February 4, 2004  
Volume 97, Issue 69  

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Student rent costs to surge?
Owners face tax hike, insurance woes

By Allison Buchan-Terrell
Gazette Staff

Although increased enrollment at Western due to the double cohort will not put a strain on the amount of housing available, industry insiders are warning of the possibility that rents will increase significantly over the next few years.

Despite a surplus in available housing, students might see a rise in rent as London city council announced a residential tax increase of 10.4 per cent last month.

Scott Chambers, manager of financial planning and policy for London city council, said the increase is based on an assessment that re-evaluates the current taxes on residential, industrial and commercial properties.

“Council is going to work — go through a review — to bring a lower increase without cutting back on services,” Chambers said, explaining the increase is subject to change and may be as high as 12 per cent.
“Anytime there is a tax rate or increase in utilities, landlords look at cutting operating costs or passing on those costs, but there is only so far you can go with rate increases,” said Paul Kappa, president of the London Property Management Association.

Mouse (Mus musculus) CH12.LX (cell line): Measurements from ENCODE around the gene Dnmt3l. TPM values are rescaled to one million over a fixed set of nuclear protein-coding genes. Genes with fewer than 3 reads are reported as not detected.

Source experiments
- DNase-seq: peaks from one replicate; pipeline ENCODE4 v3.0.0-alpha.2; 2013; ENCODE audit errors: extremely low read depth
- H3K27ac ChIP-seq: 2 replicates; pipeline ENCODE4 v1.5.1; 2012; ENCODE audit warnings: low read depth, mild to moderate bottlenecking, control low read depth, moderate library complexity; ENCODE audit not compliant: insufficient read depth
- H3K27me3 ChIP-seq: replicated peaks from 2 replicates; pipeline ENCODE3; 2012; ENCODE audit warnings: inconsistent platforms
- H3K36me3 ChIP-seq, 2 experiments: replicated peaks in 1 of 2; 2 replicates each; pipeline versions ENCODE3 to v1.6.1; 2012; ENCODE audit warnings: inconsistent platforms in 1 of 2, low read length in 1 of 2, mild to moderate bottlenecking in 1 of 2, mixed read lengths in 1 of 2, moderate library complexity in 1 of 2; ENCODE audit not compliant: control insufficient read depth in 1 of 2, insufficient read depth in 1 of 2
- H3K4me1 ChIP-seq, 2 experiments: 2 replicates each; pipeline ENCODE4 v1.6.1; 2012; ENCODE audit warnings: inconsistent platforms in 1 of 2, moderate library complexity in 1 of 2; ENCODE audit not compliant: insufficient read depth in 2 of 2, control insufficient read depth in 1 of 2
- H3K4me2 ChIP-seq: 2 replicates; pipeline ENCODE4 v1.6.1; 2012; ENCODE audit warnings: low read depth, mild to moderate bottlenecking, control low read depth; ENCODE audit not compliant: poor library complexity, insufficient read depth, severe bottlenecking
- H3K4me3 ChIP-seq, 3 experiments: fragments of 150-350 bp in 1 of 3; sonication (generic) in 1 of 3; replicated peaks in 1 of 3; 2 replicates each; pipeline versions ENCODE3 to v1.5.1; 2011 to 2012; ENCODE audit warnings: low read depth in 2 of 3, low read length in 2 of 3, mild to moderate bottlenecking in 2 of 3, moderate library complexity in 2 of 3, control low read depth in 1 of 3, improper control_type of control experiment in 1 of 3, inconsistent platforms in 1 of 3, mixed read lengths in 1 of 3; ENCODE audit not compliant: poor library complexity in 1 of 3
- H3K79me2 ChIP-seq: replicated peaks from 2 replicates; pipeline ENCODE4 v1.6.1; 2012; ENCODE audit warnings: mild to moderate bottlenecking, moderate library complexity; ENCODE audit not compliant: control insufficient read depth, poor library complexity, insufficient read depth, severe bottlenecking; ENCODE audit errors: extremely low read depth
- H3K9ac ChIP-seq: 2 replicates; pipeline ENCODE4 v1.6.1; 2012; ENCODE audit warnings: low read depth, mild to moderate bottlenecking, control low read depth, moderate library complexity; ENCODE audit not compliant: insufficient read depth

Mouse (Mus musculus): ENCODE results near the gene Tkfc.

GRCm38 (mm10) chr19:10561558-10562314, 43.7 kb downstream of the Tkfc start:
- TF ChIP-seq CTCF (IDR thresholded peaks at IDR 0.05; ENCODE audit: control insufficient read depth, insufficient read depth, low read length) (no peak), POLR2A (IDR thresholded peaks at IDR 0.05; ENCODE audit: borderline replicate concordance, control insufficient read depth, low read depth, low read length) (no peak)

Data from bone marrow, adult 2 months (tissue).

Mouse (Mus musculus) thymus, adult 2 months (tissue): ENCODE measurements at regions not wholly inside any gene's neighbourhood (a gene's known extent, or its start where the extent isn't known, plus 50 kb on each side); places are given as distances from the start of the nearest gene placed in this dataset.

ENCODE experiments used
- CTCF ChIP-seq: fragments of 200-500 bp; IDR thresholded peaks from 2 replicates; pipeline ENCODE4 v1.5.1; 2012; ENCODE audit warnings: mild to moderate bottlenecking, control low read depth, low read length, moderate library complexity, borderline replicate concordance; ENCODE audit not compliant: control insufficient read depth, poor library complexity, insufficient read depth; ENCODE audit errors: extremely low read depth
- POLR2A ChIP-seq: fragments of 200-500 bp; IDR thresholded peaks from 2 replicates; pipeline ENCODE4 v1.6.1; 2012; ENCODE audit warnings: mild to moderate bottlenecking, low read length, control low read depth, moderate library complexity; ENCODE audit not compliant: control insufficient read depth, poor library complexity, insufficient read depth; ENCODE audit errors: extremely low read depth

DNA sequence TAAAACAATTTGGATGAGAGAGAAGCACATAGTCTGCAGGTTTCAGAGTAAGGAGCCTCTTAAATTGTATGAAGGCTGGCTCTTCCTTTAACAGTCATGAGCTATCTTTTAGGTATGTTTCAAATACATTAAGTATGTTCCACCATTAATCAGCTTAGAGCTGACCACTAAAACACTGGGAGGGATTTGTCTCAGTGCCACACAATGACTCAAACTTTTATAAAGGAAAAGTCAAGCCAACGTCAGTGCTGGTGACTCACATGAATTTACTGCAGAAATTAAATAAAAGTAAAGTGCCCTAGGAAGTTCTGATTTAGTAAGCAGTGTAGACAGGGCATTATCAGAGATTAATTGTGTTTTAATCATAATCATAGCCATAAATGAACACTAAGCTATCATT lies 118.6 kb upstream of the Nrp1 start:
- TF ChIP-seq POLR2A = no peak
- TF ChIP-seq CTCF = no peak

Other than tax increases, another problem exists: some student property owners are facing insurance problems as well.

Mike Baldinelli, a student property owner, said his insurance company dropped his student rental properties after saying they no longer covered.

“[The insurance company] said they re-evaluated portfolios, and anything that was a risk they dropped,” Baldinelli said. Students were assessed as a risk and the company decided not to insure them.

Baldinelli called 12 brokers to replace his insurance only to find the cost was raised from $450 per year to $1,600 per year, an increase of 400 per cent.

Insurance companies contacted by The Gazette declined comment.

Kappa said the increase in demand expected from the double cohort did not materialize. He predicted the impact of the double cohort will be stagger before the full effect is felt.

“I don’t think there will be a problem at this point,” said Glenn Matthews, Western’s off-campus mediation officer. He said with a high vacancy rate and anticipated decrease in enrollment next year, there should be plenty of spaces.

Baldinelli is president of the London Student Property Owners, which formed recently to address the insurance issue. The group plans to gather 100 to 200 houses in London to lobby insurance companies and the government.

On Feb. 15, the LSPO will be holding a meeting to discuss the issue. The meeting will take place at the Jewish Community Centre at 536 Huron St. at 6 p.m. and is open to anyone interested.



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